pp 1–10 | Cite as

From Asilomar to Genome Editing: Research Ethics and Models of Decision

  • Fabrizio RufoEmail author
  • Antonella Ficorilli
Original Research Paper


The aim of the presentation is to focus on the differences between two scientific contexts: the genetic engineering context of the 1970s, with specific attention paid to the use of the recombinant DNA technique to generate genetically modified molecules, and the current genome editing context, with specific attention paid to the use of CRISPR-Cas9 technology to modify human germ line cells genetically. In both events, scientists have been involved in discussions that have gone beyond mere professional deontology touching on specific policy issues such as freedom of research, responsibility for the consequences of research, the right of the public to participate in the evaluation of the goals of research methods, the relationship between cost and benefit and possible social consequences. The comparison between these two scientific contexts suggests the need of handling such issues by defining procedures that meet the criteria of democracy and responsibility towards society. The underlying objective should be to effectively launch actions and interventions based not on a hierarchical approach but rather a reticular conception of knowledge.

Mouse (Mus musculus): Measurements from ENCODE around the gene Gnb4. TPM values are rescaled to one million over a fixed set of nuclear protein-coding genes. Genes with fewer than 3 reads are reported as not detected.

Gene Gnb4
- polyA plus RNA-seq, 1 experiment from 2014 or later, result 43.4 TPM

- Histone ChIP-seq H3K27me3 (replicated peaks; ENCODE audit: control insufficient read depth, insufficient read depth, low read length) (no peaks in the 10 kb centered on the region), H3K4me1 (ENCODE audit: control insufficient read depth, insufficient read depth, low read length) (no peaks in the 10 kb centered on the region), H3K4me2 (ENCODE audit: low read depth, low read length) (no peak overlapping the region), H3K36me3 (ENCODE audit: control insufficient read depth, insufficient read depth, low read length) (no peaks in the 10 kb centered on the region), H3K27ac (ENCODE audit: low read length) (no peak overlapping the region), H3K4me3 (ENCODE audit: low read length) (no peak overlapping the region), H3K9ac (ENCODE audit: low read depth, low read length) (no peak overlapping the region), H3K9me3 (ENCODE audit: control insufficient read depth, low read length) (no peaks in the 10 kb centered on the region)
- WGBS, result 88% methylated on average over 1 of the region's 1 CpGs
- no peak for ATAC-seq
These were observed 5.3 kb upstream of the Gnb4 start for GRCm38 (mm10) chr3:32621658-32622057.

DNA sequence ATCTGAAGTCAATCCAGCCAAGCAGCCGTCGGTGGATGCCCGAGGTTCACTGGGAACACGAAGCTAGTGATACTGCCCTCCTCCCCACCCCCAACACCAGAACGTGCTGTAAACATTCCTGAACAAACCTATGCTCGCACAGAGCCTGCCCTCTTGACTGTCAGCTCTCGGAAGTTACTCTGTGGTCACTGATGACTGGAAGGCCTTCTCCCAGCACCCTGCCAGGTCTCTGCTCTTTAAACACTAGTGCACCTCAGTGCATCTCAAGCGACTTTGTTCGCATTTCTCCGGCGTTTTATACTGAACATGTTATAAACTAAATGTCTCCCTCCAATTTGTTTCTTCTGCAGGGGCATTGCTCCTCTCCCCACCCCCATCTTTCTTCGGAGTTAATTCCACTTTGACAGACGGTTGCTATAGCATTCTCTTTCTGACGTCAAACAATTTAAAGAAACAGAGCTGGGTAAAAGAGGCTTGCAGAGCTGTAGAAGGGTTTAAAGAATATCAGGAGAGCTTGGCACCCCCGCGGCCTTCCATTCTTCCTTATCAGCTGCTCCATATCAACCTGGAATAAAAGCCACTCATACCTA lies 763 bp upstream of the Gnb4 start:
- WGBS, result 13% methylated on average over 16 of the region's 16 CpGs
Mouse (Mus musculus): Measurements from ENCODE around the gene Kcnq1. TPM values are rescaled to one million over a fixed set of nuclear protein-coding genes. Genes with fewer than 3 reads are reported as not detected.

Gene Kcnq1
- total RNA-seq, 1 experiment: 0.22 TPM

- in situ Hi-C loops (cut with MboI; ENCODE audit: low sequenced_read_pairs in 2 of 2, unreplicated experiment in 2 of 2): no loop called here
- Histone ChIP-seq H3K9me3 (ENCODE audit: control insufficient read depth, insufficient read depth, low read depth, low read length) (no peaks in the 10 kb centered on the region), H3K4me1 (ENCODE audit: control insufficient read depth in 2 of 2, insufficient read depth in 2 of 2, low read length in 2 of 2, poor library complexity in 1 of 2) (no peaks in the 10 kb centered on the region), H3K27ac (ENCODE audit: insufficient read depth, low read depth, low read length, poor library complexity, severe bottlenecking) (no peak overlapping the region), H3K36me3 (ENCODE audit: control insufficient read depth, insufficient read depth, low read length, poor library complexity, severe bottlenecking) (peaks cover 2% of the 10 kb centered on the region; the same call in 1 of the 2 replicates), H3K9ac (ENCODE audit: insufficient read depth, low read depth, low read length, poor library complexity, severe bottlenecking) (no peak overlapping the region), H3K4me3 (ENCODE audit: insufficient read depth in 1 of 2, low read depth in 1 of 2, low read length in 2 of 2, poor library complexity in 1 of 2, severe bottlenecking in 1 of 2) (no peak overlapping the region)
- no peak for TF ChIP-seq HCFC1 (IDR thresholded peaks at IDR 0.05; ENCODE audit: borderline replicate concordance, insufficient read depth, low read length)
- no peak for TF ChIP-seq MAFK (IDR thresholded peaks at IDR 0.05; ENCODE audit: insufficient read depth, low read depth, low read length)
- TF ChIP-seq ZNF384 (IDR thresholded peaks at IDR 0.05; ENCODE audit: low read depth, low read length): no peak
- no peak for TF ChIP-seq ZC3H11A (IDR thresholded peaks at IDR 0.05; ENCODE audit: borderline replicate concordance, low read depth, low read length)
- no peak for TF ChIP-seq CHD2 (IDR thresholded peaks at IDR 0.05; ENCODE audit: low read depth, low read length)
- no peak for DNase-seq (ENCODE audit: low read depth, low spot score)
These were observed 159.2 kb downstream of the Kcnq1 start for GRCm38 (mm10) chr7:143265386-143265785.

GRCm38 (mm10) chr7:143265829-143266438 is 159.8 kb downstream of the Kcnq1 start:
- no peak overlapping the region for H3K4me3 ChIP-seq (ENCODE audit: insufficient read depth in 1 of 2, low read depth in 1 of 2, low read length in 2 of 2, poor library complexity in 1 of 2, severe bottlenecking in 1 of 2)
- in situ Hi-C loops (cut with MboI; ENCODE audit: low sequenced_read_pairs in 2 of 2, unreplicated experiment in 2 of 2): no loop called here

Asilomar conference Genome editing Democratic governance Policy Ethics Social responsibility 


Information About Attribution

The “Introduction” and the “Conclusion” sections are to be attributed to both authors; “Recombinant DNA and the Asilomar Conference (1975)” is to be attributed to Fabrizio Rufo; “2015: CRISPR-Cas9 Technology and Human Genome Editing” is to be attributed to Antonella Ficorilli.

Compliance with Ethical Standards

Conflict of Interest

The authors declare that they don't have potential conflicts of interest; the paper is not part of research involving human participants and/or animals; for the characteristics of the paper, no informed consent is required.


  1. 1.
    Callon M (1999) The role of lay people in the production and dissemination of scientific knowledge. Sci Technol Soc 4:81–94CrossRefGoogle Scholar
  2. 2.
    Swazey JP, Sorenson JR, Wong CB (1978) Risks and benefits, rights and responsibilities: A history of the recombinant DNA research controversy. So Cal L Rev 51:1019–1078Google Scholar
  3. 3.
    Berg P (2008) Asilomar 1975: DNA modification secured. Nature 455:290–291CrossRefGoogle Scholar
  4. 4.
    Wade N (1973) Microbiology: hazardous profession faces new uncertainties. Science 182:566–567CrossRefGoogle Scholar
  5. 5.
    Hellman A, Oxman M. N, Pollack R (1973) Biohazards in biological research. Proceedings of a Conference Held at the Asilomar Conference Center, Pacific Grove, California, January 22-24. Cold Spring Harbor Laboratory, New YorkGoogle Scholar
  6. 6.